Anxiety is the most common mental illness in the United States.
Although it is common to feel anxious every once in a while, all of the daily life stressors can easily become overwhelming. While stress can be a good thing, since it helps us be better prepared, it can easily cross a line.
You don’t want anxiety to consume your life completely. If it gets to the point where it’s frequent and intense, it’s time to seek professional help. But what are the other signs that you’re suffering from anxiety?
1. Constant Worrying
One of the most common symptoms of anxiety is excessive worrying. There are many reasons to worry, but if it becomes disproportionate to the event that triggers it, that can be a problem. This is particularly true if the cause of worrying is everyday situations.
If you find yourself worrying on most days for at least six months, that could mean you’re suffering from anxiety. It must also be intrusive and severe, to the point where you cannot accomplish daily tasks.
You might also be looking for constant reassurance to help put your mind at ease. This can mean buying self-help books or searching the internet for medical diagnoses. Although reassurance helps ease worry, it is only a short-term fix.
2. Feeling Irritable
Feeling irritable and agitated is a common sign of anxiety. This is your sympathetic nervous system going into overdrive and creating a cascade of effects on your body.
You might feel your palms get sweaty, shaky hands, a dry mouth, and a racing pulse. This is a reaction to your brain believing that it is in danger. It can be great for actual danger but not ideal when you’re living your day-to-day.
Your body begins to redirect blood away from your digestive system and into your muscles. You’ll also feel your senses heightened. This type of reaction creates agitation and irritability, causing you to feel frustrated over mundane things.
It may also be harder for you to reduce this fight-or-flight arousal, so you’ll feel the effects for a longer period of time compared to people without anxiety disorders.
3. Trouble Sleeping
All types of sleep disturbances are associated with anxiety. This often means having trouble sleeping or staying asleep. If you find yourself waking up in the middle of the night or tossing and turning for hours, it might be time to seek help.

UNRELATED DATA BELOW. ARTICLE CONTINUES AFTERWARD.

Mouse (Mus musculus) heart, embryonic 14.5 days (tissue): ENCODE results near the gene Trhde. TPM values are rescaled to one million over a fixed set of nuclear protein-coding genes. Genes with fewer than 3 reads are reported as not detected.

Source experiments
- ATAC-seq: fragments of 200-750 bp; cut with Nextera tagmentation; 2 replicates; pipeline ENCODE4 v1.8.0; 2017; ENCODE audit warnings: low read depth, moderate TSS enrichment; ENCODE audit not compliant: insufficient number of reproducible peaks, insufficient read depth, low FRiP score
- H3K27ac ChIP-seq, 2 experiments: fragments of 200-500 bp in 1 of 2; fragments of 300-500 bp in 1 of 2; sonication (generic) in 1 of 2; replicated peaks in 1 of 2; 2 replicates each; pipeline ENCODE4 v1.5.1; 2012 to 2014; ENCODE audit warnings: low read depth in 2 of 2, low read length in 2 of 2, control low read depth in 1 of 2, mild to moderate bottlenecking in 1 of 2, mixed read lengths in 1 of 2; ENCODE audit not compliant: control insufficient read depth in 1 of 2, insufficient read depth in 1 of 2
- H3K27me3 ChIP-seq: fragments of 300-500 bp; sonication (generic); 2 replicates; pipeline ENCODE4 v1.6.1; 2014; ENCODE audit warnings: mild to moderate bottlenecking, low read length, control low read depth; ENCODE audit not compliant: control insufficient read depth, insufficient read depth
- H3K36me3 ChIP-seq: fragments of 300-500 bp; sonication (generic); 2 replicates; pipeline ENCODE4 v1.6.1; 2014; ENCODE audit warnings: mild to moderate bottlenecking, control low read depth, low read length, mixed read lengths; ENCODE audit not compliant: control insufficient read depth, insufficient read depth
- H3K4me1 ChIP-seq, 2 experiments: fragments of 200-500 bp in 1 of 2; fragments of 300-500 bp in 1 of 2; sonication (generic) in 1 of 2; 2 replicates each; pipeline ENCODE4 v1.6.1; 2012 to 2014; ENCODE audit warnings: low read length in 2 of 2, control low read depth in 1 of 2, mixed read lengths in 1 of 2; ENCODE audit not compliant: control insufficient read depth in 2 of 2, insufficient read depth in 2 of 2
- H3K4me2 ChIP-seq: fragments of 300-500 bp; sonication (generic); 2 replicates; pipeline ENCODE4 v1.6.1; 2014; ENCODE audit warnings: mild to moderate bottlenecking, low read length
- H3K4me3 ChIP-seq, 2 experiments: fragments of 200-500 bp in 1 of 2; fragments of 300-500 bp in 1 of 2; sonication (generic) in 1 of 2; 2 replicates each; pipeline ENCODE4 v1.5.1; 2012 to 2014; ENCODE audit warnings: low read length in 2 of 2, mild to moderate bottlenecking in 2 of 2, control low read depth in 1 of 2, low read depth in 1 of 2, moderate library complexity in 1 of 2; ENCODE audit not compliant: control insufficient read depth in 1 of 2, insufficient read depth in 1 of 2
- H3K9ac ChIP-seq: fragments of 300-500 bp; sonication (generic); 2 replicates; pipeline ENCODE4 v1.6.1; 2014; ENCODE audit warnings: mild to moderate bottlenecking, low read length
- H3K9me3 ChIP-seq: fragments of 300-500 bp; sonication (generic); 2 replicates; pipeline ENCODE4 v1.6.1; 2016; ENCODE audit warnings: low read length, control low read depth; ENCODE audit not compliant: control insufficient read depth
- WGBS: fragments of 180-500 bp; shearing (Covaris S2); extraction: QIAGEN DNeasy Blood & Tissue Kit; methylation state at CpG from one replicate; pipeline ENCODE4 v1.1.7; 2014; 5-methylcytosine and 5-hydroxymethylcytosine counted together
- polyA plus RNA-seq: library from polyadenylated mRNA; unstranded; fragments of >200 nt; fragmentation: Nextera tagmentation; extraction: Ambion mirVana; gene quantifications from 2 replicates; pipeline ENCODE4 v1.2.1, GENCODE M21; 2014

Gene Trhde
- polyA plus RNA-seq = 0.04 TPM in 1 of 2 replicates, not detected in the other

Especially if it’s associated with excessive worrying or physical symptoms like a quick heartbeat or sweaty palms, it may seem like a small symptom, but you’ll be surprised how much better you’ll feel after taking the steps towards treatment.
Alter Behavioral Health specializes in mental health. They can help diagnose your anxiety and provide the necessary treatment to get your life on track.
Trouble falling or staying asleep is common, but if you are also feeling fatigued, that is linked to anxiety.
4. Difficulty Focusing
Do normal tasks that seem simple for others to accomplish feel difficult for you? Is it before you have a hard time focusing on them? If you find yourself having a hard time concentrating on everything from work to your favorite movie, anxiety might be to blame.
One of the more surprising symptoms of anxiety includes lack of focus, poor concentration, and the ability to get easily distracted.
Next time you’re trying to accomplish a task, pay attention to how easily you’re able to get it done. If you find yourself looking at your phone often or unable to get it done, it may be a sign of anxiety.
5. Panic Attacks
A specific type of anxiety disorder is called panic disorder. This is when you have recurring panic attacks. This is an intense, overwhelming fear that can be debilitating.
It’s also accompanied by chest tightness, nausea, sweating, shaking, shortness of breath, and a fear of dying. People without anxiety might have a panic attack in isolation, but it may be a sign of a panic disorder if it happens unexpectedly and frequently.
In fact, 2.7% of American adults had a panic disorder in the last year.
6. Avoiding Social Situations
If you find yourself staying at home and avoiding social situations, this could be a sign of social anxiety disorder.
There are many reasons why you might be nervous about being around others. You might be worried you’ll be judged or scrutinized by others. It could also be a fear of being embarrassed in front of friends or strangers.
You might be making excuses for why you don’t participate in activities like happy hours, networking events, or parties. This type of avoidance starts small, but then it grows, and you’re saying no more often.
Although taking time to be on your own is perfectly okay, if you find yourself denying social situations out of fear, then it may be time to see someone about anxiety.
7. Stomach Problems
Do you notice that you have a lot of stomach problems? Believe it or not, ongoing stomach issues may be caused more by anxiety than the food you eat. Chronic worrying is likely to present symptoms of irritable bowel syndrome or IBS.
The gut is susceptible to stress, and even if IBS isn’t always related to anxiety, it’s common for both of them to occur together. If you’re someone who eats relatively healthy but still has GI issues, it could be a sign of anxiety.
Seek Professional Help for Anxiety
Anxiety may be common, but it doesn’t mean you shouldn’t seek professional help, especially if it gets to the point where you can’t live your life comfortably anymore. It’s easy to feel alone if you’re dealing with anxiety, but help is out there.
If you aren’t ready to see a doctor, try alternative methods of relaxing. There’s meditation, exercise, and a healthy diet. When this isn’t enough, you’ll want to take the next step in your mental health journey by seeing a professional.
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